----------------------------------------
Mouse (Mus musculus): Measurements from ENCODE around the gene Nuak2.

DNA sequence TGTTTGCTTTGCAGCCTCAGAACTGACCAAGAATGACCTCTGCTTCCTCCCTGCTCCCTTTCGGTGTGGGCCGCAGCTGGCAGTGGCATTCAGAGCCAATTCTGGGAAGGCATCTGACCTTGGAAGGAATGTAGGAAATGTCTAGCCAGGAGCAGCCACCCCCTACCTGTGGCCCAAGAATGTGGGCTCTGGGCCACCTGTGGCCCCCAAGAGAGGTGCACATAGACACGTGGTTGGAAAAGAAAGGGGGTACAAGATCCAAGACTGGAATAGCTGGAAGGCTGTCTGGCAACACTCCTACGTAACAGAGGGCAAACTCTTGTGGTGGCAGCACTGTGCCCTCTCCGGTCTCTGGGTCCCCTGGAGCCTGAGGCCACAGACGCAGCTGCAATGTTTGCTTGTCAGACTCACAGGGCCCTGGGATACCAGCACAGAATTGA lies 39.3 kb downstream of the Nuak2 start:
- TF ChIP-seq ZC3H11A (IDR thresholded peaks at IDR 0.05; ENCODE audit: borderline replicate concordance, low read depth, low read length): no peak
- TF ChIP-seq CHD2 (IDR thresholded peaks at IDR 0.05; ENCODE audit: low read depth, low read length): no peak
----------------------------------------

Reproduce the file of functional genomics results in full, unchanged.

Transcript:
Mouse (Mus musculus): Measurements from ENCODE around the gene Nuak2.

DNA sequence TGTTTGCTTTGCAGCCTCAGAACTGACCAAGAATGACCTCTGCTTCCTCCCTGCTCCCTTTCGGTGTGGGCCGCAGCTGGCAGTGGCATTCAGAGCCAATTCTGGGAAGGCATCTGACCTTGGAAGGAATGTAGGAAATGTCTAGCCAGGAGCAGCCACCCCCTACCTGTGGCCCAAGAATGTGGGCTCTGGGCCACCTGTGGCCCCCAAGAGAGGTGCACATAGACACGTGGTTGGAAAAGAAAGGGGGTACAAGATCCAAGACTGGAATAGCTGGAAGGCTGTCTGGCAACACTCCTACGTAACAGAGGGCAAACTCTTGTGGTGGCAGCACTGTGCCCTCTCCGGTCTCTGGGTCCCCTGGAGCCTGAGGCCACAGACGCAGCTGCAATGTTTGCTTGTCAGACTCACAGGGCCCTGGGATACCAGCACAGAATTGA lies 39.3 kb downstream of the Nuak2 start:
- TF ChIP-seq ZC3H11A (IDR thresholded peaks at IDR 0.05; ENCODE audit: borderline replicate concordance, low read depth, low read length): no peak
- TF ChIP-seq CHD2 (IDR thresholded peaks at IDR 0.05; ENCODE audit: low read depth, low read length): no peak